Coffee grower shares his story


High Grounds Cafe customers learn more about their coffee

By Matt Clayton - For the Sidney Daily News



Chuck Price, general manager at High Grounds Cafe discusses coffee flavors with Diego Chavarria, of Nicaragua, owner of Cafe Diego brand Direct Trade coffee.

Chuck Price, general manager at High Grounds Cafe discusses coffee flavors with Diego Chavarria, of Nicaragua, owner of Cafe Diego brand Direct Trade coffee.


Matt Clayton | Sidney Daily News

Paul Kurtz, of Mechanicsburg, left, interviews Diego Chavarria (right) during a talk given at High Grounds Cafe on the Direct Trade coffee industry.


Matt Clayton | Sidney Daily News

SIDNEY — High Grounds Cafe , 705 Fair Road, Sidney, offered visitors a chance to hear firsthand what coffee farming is all about and how Direct Trade impacts the lives of the coffee farmers and those who work there.

Coffee grower Diego Chavarria, whose coffee is served at High Grounds Cafe, visited the business Thursday, March 9. Chavarria talked about how coffee is grown and how Direct Trade has helped his family and those living in and around his community in the Matagalpa Highlands of Nicaragua. Chavarria was accompanied by his wife, Gloria, and joined by Paul and Grace Kurtz from Mechanicsburg, who roast the coffee they import from Chavarria’s Nicaraguan farm.

Paul Kurtz had developed a curiosity about the coffee trade after visiting numerous coffee farms while traveling abroad as a mission’s director for a church outreach.

“There are about 25 million coffee growers world-wide so it was something I saw a lot during my travels,” he said.

While working with church groups in Nicaragua, Kurtz was moved by the suffering of the people there, many who labored long-hard hours in the coffee fields. He wondered why the people he ministered to remained so poor while the gourmet coffee companies like one in particular in the U.S. enjoyed tremendous profits. Kurtz did not refer to the big coffee company by name but noted while growers were sometimes paid less than 40 cents a pound, the retailer in turn sold the same amount of coffee for $15 to $20.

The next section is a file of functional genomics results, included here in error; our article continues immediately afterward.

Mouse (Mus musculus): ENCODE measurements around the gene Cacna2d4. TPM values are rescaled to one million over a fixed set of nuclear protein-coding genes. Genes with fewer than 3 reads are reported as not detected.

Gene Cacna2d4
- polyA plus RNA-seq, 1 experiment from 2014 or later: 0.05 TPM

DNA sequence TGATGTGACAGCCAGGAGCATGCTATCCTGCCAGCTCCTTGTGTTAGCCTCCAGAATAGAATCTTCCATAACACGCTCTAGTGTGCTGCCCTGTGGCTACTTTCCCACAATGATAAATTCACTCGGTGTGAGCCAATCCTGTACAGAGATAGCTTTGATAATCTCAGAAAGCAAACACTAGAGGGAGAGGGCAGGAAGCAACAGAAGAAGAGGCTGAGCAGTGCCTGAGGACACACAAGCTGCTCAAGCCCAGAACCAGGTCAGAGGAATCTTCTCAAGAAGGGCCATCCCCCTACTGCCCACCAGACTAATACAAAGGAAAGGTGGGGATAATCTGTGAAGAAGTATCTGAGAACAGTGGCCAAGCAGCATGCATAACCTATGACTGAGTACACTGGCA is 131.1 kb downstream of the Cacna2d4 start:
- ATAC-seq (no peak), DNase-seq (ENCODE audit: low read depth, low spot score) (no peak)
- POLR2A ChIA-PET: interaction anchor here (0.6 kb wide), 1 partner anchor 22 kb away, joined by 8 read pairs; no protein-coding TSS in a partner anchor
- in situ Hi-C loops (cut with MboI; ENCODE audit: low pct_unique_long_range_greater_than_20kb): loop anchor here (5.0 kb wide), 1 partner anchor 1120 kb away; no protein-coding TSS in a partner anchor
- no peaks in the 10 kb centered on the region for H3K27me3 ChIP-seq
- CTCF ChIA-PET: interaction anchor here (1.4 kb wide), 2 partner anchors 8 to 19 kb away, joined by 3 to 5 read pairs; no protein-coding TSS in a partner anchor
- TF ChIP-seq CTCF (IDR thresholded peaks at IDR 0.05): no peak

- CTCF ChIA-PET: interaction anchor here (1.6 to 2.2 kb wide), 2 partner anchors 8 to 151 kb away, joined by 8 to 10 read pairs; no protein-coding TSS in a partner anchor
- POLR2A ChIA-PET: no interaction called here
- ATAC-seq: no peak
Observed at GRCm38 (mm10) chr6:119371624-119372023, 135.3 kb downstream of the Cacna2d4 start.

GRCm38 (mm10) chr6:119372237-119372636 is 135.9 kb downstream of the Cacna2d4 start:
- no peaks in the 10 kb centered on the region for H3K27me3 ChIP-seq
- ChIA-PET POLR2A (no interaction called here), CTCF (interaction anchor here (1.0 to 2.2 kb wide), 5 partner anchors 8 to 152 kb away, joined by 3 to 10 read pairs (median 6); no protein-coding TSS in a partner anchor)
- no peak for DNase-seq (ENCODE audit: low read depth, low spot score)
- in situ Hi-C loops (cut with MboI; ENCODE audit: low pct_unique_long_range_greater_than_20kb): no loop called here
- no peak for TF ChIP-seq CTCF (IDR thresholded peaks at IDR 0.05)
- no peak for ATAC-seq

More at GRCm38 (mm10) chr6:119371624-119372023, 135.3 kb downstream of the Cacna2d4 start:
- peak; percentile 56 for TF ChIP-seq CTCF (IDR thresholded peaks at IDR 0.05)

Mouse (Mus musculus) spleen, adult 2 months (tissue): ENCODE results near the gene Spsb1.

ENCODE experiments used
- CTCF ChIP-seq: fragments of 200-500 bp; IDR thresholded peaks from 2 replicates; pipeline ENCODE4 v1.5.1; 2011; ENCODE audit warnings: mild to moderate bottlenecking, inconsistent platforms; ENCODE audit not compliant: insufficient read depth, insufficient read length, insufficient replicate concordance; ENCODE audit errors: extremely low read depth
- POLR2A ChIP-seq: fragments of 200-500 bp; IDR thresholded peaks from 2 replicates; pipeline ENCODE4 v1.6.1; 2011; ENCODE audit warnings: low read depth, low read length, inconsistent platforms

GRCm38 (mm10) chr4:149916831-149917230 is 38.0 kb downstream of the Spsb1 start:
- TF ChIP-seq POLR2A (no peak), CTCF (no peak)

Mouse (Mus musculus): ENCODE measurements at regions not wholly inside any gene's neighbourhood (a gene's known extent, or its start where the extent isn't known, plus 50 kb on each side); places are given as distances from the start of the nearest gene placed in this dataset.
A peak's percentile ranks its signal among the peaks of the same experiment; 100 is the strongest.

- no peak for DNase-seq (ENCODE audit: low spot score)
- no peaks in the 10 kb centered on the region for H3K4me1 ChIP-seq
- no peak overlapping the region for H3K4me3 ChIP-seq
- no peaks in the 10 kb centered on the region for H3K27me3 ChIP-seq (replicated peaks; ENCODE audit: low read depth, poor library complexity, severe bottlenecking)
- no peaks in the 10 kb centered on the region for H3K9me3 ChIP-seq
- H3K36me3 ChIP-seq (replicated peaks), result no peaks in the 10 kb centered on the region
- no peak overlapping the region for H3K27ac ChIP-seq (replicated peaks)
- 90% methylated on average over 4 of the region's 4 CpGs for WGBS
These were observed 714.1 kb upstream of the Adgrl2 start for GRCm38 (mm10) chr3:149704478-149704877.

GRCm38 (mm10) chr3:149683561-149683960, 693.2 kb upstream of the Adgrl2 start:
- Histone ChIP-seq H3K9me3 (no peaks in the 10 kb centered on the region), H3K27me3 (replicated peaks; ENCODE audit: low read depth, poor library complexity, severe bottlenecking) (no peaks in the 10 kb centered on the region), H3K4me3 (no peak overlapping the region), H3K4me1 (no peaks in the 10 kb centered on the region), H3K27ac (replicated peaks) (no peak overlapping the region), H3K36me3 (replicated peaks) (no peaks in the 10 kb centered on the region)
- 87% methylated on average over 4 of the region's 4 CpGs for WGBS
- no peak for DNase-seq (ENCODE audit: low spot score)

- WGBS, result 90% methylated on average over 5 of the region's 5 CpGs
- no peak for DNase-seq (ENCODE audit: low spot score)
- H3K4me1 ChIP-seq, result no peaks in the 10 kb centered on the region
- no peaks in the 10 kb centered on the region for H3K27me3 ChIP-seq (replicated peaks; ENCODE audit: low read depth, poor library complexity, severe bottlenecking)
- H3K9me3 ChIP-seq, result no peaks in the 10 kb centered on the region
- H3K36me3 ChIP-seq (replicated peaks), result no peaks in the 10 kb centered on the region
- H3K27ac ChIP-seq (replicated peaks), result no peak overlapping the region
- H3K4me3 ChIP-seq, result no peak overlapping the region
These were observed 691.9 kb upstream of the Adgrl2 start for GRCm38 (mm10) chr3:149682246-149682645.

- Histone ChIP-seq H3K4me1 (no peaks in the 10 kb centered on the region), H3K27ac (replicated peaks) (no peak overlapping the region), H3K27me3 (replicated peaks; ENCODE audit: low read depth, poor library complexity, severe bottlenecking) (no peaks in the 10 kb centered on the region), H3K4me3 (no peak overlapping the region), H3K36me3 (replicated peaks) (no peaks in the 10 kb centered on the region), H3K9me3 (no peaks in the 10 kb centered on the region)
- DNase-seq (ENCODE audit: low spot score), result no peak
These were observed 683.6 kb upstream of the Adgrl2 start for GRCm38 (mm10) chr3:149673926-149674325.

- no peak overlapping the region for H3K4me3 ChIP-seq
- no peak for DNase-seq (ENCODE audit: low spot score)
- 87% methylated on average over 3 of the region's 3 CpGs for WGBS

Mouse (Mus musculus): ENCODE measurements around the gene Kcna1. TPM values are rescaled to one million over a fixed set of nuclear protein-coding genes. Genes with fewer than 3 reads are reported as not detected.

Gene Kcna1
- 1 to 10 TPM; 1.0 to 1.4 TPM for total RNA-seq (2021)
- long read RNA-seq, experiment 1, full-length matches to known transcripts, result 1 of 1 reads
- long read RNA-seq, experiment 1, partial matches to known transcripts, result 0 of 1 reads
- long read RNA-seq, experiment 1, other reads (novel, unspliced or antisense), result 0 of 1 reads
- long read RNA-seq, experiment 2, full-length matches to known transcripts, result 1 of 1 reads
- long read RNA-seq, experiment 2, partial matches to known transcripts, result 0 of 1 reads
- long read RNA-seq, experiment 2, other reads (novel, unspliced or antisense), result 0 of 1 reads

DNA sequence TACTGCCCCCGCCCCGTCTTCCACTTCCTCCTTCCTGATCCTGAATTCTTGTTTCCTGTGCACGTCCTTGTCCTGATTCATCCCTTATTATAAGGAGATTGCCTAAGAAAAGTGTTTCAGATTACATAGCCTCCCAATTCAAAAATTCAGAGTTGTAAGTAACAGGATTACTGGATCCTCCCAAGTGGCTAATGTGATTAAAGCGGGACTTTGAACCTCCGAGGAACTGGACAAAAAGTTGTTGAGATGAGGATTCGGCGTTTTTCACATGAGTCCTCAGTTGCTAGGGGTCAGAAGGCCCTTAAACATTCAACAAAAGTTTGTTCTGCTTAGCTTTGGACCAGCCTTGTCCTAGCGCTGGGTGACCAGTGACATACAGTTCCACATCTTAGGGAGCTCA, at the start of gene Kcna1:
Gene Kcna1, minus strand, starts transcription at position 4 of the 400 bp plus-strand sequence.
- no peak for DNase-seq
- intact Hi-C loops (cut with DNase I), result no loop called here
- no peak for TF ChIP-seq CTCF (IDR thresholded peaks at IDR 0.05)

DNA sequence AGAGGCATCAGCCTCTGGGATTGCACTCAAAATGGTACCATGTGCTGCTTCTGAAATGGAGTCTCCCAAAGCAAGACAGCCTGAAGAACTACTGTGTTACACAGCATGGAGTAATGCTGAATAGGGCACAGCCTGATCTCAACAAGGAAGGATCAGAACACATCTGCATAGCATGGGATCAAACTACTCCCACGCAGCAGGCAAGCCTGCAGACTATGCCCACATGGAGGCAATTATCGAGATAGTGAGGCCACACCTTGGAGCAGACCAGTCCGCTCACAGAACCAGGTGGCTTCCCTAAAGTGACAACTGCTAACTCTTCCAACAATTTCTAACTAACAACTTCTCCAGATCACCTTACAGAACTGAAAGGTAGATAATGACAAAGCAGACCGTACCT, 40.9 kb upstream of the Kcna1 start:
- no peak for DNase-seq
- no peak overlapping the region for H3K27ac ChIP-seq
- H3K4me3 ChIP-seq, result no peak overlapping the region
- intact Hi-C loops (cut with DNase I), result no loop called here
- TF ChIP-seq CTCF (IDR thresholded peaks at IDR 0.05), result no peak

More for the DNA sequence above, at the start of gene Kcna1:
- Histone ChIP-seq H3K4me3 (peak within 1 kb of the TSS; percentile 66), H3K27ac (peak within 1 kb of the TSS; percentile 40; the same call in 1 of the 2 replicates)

After doing some research Kurtz noted that while a reasonable amount of overhead could be expected the growers where little more than slaves to a corrupt and greedy process that provided them with just enough to survive.

“Traditional coffee businesses keep workers poor and dependant upon the coffee buyer, this forces the men to seek work away from their homes in the big cities leaving their wives and children to work in the farm field, days are long and hard; and there’s no school during coffee harvest, if a child is old enough they have no choice but to work like an adult” Kurtz said, “The buyers have a take-it or leave it attitude leaving growers no choice; take next to nothing or do without!”

Kurtz looked at the situation there and thought there had to be a better way.

“Later I was discussing the subject with a business attorney who assured me there was an answer to where all the money went and after further examination we determined something could be done to help the coffee growers and their families.”

In 2002 Kurtz began investigated the possibility of eliminating the middle-men who were reaping the lion’s share of the profits and figuring out a way to help the Nicaraguan people.

“I learned the real money was in roasting and distributing the coffee” said Kurtz “Time passed and I did more research.” Slowly but surely a plan was coming together.

In 2004, the Kurtzes met Chavarria while on a mission trip to Nicaragua. Chavarria a Nicaraguan native had returned to his homeland to try his hand at growing coffee after fleeing in the 1980’s during a conflict between the Contras and Sandinistas.

“My father’s home was hit by a mortar shell and we had no place to live, so we applied for citizenship and moved to Canada. Canada offered a vast improvement in lifestyle but Chavarria never forgot his real home or the people he left behind and growing coffee was in his blood. “Farming was a family tradition, I learned about growing coffee from my father and grandfather, for as long as anyone could remember that’s just what we did” said Chavarria.

Kurtz visited Chavarria’s coffee farm. Seeing an opportunity to help Chavarria, Kurtz looked into purchasing an industrial-sized coffee roaster that could handle the volume of coffee beans harvested on Chavarria’s farm.

Chavarria was farming about 400 acres of coffee trees in the prime elevation required to grow some of the world’s best coffee. Chavarria, his family and friends cleared the land by hand and planted 1,500 to 2,000 trees per acre, it risky business as it takes three years of cultivation and fertilizing before the trees are mature enough to produce beans. It cost about $2,500 per acre each year just to fertilize the trees.

As is typical, after all was said and done, Diego was barely making a profit so when Kurtz asked if Chavarria was interested in doing business with him in a way that would improve profits Chavarria said yes. Kurtz learned that roasters are quite an investment, costing well over $100,000, but he saw a potential for good profits if things were handled correctly. Kurtz felt the best way to help the Nicaraguan people was to help them help themselves.